Personally, I'd put it on the app server. Here's why.
PGBouncer basically implements connection pooling, which is a useful (although sometimes annoyingly troublesome) thing that reduces overall application latency by removing the cost of setting up a new connection to the database. In many cases, this is done by the database connection driver itself - see the ADO.NET MSSQL driver on Windows, PDO on PHP, etc. etc. The principal aim being to minimize the time cost between the code saying "I need to talk to the database" and then being able to actually start throwing SQL commands around.
The drivers mentioned above implement the connection pooling, so the code has to do very little before it gets to the point that the database can receive SQL commands.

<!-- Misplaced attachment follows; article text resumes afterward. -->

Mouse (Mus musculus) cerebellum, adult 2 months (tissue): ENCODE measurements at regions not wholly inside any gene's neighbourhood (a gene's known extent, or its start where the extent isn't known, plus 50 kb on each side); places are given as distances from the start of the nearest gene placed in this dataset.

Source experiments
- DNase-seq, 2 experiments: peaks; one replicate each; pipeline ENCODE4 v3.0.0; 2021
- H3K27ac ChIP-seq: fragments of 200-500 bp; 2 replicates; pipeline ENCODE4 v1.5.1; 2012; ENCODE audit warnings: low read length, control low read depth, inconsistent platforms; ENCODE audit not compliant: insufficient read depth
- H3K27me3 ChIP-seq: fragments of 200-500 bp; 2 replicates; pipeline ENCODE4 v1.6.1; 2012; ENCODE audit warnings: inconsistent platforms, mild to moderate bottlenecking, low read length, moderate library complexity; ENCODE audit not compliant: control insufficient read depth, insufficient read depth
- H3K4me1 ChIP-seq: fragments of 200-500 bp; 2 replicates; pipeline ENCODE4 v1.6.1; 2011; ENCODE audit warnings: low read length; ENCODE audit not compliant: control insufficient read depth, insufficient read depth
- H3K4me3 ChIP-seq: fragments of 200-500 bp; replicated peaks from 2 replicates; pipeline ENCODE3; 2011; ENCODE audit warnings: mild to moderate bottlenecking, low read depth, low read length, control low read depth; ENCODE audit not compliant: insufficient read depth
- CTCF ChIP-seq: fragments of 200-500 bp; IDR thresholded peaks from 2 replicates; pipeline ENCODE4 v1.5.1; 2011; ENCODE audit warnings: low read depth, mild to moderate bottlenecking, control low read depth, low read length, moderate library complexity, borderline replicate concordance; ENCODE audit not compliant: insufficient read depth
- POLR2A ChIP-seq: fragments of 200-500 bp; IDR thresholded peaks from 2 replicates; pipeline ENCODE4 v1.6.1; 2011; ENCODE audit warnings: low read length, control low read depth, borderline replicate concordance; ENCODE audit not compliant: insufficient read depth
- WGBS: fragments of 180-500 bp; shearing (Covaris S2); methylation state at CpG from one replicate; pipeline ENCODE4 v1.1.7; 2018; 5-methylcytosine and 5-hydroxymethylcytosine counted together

PGBouncer is an odd case, because you've still got to open a connection to the PGBouncer daemon, wherever it may be. Because you're trying to minimize connection time, it therefore makes sense to put the daemon as close to the application code as possible. Ideally, you'd connect over a socket on the same box, as then you don't have to go through the TCP rigmarole just to get to the connection pooler.
As with everything though, YMMV. Test, test, and then test some more.